Frequency band. As we mentioned, the closer your monitor's frequency is to that of another device, such as a cordless phone, the more likely you'll hear static or cross talk. One manufacturer, Philips Electronics, has addressed the interference issue by using a new frequency band: 1.9GHz. The new frequency, reserved exclusively for voice-only applications by the Federal Communications Commission, is called DECT technology, for digitally enhanced cordless telecommunications. The Philips SCD 589 baby monitor is the only one we know of that uses the 1.9GHz frequency band. And as far as we know, there's only one cordless phone that uses the 1.9GHz band, also made by Philips. In our tests, the Philips monitors and its brandmate cordless phone, didn't interfere with each other. Overall, the 1.9GHz frequency band is lightly used, at least for now, and can improve your chances of privacy and no interference.
Multiple channels. Some monitors offer only two channels; others, as many as 60. Multiple channels can be an advantage. If you're getting interference, you can change channels and try to get rid of it. Some models use an "auto-select" feature to automatically find a free and secure channel, which is handy.
Sound lights. With this common feature, a monitor's lights turn on when the baby makes a sound; the louder he cries, the more lights light up. Consider this a must-have. It's helpful in a noisy room, plus it lets you turn the volume down and still know when your baby is crying. Some new models have a "vibrate" feature, similar to that found on cell phones or pagers, to quietly alert you that your baby is awake or crying.
Out-of-range indicator. This common feature is a light or beep that lets you know you've reached the range limit of the monitor. Models that lack this feature may let you know you're out of range with static, but that's not as definitive as an out-of-range indictor.
Low-battery indicator. Look for a monitor with a light or an icon on an LCD display that lets you know the batteries in your parent unit are running low.
Extra parent unit. If you have two parent units, you can keep one receiver near your bed and carry the other around with you during the day, or both you and your spouse can listen for your baby at the same time.
NICE BUT NOT NECESSARY
Walkie-talkie. You'll find this feature in models with more than one parent unit. It lets you talk to each other via the receivers.
Talking remotely to your baby. At least one monitor we tested, the Philips SCD 589 baby monitor, has an "intercom" that allows you to speak to your child in his crib by pushing a button on your parent unit.
Auto playback or music. Some baby monitors, such as the Sony BabyCall, let you record a voice message for your baby or play lullabies or other soothing music.
Expandability. Some monitors let you add more cameras, a VCR, or webcam so the system covers more areas in your house. Other models have additional parent units you can buy.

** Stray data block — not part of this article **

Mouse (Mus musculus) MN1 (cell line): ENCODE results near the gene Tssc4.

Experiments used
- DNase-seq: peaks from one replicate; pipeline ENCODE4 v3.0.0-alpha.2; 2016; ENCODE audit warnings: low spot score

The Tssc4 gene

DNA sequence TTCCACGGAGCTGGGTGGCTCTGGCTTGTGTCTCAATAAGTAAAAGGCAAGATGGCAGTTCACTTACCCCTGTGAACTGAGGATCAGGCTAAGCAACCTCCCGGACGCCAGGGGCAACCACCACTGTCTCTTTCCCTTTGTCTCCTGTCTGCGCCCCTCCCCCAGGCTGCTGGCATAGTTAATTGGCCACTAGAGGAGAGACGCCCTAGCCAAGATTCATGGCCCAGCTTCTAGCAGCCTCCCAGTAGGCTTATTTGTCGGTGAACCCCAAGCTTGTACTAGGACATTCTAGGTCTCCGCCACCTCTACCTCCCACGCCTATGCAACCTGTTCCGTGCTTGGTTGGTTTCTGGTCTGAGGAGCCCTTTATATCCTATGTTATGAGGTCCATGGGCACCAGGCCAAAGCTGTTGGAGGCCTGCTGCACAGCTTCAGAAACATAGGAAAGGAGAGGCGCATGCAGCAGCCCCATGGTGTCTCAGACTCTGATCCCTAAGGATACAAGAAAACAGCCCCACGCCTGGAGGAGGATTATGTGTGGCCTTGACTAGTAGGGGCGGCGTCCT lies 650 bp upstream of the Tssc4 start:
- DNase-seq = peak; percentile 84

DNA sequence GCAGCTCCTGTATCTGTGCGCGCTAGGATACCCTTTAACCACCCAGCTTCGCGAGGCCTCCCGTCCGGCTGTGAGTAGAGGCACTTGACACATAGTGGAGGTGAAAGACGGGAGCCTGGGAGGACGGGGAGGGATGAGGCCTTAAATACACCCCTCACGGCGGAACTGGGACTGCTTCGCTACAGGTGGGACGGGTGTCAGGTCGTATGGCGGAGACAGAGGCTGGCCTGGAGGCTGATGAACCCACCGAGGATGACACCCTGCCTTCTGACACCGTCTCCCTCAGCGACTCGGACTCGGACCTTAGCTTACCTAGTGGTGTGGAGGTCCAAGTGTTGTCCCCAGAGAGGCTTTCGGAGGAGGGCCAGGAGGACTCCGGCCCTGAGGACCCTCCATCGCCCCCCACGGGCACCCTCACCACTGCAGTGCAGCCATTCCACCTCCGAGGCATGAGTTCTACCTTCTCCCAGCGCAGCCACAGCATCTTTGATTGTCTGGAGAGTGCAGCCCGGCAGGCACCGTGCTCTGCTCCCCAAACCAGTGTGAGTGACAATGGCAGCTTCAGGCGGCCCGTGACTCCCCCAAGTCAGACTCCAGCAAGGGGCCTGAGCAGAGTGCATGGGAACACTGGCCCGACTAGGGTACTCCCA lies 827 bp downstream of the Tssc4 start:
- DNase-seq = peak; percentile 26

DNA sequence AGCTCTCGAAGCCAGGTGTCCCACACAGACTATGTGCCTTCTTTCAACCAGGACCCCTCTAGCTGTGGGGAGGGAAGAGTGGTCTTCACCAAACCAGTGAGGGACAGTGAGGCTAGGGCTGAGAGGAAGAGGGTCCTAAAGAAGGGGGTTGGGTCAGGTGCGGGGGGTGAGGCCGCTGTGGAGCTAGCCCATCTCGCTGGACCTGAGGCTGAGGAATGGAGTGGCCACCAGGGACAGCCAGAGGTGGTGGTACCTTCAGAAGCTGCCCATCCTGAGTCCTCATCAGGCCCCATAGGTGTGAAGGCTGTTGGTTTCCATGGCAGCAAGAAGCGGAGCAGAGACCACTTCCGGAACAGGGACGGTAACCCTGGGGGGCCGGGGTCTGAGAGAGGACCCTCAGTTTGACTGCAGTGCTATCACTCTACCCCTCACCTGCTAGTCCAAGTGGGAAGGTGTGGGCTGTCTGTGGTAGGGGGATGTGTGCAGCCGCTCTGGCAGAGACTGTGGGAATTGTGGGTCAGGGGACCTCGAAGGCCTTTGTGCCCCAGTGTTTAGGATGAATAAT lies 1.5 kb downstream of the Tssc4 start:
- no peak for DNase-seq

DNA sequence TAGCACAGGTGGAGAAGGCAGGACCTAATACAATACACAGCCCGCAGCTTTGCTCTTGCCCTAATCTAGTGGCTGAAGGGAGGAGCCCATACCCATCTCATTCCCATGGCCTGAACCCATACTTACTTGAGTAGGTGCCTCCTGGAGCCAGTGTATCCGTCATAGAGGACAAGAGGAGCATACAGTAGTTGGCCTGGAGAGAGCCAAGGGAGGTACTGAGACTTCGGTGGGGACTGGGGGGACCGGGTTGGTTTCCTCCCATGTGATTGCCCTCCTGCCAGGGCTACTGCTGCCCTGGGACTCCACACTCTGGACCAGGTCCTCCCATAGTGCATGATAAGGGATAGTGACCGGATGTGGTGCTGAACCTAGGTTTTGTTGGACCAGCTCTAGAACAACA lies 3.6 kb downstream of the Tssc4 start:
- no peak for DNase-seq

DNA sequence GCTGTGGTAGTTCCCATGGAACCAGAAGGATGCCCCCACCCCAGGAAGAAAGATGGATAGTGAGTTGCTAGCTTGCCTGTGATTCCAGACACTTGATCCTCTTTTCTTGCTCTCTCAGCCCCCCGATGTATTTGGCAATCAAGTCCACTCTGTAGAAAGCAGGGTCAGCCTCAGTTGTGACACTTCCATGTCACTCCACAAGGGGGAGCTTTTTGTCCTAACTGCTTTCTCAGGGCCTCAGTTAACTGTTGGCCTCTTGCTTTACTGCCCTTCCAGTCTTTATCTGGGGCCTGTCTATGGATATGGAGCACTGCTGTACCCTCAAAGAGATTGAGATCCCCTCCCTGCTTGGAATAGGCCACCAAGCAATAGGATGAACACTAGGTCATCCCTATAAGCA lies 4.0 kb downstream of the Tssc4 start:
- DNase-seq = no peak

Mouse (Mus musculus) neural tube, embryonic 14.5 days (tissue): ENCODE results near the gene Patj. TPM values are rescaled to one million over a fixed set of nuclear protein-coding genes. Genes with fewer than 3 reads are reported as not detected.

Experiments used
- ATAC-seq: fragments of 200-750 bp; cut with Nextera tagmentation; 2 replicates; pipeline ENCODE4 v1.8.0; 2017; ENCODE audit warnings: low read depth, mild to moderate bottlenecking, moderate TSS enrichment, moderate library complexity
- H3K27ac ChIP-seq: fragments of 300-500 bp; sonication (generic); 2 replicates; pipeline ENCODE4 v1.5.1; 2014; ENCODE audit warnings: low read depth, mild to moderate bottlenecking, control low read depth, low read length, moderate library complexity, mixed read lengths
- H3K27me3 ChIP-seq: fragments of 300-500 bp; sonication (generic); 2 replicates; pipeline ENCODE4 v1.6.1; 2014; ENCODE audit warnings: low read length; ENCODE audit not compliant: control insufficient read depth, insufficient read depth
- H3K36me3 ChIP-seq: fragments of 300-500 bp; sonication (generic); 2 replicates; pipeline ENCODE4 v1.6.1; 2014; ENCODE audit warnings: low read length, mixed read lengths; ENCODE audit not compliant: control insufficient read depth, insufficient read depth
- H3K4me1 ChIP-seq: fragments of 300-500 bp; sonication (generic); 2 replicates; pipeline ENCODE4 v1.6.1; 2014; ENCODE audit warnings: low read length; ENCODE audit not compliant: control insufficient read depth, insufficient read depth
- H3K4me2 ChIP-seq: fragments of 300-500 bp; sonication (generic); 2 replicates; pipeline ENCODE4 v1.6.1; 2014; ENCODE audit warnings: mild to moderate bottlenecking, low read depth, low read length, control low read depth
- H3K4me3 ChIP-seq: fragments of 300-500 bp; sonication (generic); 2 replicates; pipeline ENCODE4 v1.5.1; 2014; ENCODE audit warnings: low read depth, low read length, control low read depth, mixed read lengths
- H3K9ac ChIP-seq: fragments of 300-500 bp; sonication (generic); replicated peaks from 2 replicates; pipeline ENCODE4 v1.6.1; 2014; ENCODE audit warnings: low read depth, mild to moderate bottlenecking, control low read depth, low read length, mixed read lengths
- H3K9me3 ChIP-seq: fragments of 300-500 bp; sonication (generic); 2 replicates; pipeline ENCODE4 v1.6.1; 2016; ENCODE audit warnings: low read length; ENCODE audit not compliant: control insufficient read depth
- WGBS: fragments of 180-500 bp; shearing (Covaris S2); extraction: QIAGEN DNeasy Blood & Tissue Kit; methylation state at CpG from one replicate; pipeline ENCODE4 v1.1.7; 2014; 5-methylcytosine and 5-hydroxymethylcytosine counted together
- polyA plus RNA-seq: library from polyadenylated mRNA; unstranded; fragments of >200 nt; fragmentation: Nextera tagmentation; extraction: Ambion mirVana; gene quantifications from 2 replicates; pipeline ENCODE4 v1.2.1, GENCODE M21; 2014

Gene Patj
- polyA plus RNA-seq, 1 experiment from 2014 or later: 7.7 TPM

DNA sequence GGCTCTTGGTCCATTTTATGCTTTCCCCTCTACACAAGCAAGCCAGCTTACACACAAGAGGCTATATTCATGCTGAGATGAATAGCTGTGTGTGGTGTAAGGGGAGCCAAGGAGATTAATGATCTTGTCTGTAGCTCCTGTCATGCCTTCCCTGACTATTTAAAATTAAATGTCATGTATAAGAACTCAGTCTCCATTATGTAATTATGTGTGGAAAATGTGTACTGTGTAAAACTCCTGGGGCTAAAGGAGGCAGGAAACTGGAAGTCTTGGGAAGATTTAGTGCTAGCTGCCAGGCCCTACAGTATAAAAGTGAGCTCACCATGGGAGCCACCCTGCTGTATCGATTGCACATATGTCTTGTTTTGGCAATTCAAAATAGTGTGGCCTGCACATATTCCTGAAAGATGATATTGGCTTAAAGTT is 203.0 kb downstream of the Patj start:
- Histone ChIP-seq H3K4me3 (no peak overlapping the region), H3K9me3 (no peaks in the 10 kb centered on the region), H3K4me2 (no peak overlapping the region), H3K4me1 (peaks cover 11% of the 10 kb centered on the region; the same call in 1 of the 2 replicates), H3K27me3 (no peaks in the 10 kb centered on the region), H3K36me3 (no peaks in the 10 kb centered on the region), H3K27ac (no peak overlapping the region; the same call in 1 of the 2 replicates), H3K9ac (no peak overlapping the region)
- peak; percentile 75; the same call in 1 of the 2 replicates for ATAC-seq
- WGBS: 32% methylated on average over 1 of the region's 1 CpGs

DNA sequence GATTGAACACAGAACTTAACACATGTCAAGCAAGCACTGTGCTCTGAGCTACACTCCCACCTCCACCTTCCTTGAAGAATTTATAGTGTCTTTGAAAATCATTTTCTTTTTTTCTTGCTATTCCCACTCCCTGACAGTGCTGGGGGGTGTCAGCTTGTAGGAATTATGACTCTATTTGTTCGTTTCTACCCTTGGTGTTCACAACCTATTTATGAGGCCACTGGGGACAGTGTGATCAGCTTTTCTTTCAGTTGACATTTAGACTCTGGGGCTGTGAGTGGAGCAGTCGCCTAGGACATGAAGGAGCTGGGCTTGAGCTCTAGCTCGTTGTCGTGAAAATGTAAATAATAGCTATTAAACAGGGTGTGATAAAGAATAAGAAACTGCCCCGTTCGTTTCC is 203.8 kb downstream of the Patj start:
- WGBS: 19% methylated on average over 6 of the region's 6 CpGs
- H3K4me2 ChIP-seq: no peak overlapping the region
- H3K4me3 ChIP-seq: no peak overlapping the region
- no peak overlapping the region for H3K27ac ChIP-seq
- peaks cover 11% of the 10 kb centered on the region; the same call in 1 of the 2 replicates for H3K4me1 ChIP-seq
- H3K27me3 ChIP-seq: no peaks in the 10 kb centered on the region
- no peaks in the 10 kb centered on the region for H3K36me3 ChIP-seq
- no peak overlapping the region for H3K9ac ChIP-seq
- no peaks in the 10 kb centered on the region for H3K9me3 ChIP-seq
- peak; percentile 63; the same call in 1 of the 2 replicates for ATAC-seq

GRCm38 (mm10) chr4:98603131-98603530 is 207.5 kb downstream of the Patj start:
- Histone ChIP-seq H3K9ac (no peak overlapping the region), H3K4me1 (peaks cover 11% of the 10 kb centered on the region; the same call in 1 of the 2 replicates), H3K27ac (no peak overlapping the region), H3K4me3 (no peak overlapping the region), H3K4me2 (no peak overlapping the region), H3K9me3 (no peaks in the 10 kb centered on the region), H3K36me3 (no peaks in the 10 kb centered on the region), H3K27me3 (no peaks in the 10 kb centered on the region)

DEFINITELY NOT NECESSARY
Attaching the monitor to your baby's crib. All of the monitors we tested could easily detect baby's sounds from 5 or more feet away, so there's no need to put the monitor directly on the crib rail.
WORKS BETTER IN THEORY
Pager or parent-unit finder. If you've lost the parent unit, you can press a button on the child unit to make the parent unit beep. Unfortunately, the parent unit must be turned on for this feature to work, and if you leave the parent unit on, the batteries may go dead before you find it.
RECOMMENDATIONS
Among the models we tested, the digital baby monitors are top-rated. Short of DECT technology, there's no guarantee against interference with either digital or analog monitors, although digital monitors are less susceptible and more private. One digital model in particular, the Philips SCD 589, is loaded with features, and since it operates in the fairly lightly used, for now, 1.9GHZ frequency band, it's unlikely to pick up interference. However, at $200, it's pricey. (See our full report on this model, available to ConsumerReports.org subscribers.)
If you anticipate interference and want to spend less than $200, buy a less-pricey digital model that's not in the same frequency band as other wireless products in your home, and consider models with more than two channels. The other digital monitors we tested were very good: The Graco iMonitor ($90) has two parent units; a similar version with one parent unit is available for $60. The Summer Infant Secure Sounds ($50) is a good choice for privacy, though, like the Graco iMonitor, it has fewer frills than the Philips SCD 589. See our full Ratings (available to ConsumerReports.org subscribers for details.
We suggest avoiding the Evenflo WhisperConnect Sensa ($50). It has a Pet Sensor, which is designed to alert you to any unusual movement around your baby's crib -- a cat or other pet climbed in, say. That feature worked well, but you can easily keep pets away from the crib by closing the door to your baby's room. In addition, we found that one of the three samples we tested had an annoying problem: The "out of range" alarm would go off at random. This happened over and over again with that particular sample, and once or twice with one of the other two samples we tested.
The audio/video monitors we tested have small color screens, and unlike earlier models, reasonably good pictures. However, we found them to be susceptible to interference, particularly from microwave ovens in use. Some models, such as the MobiCam ($190), let you tape to a VCR or watch your monitor on the television set. But overall, we don't see much need for a video baby monitor.
2009-03-26 15:05:57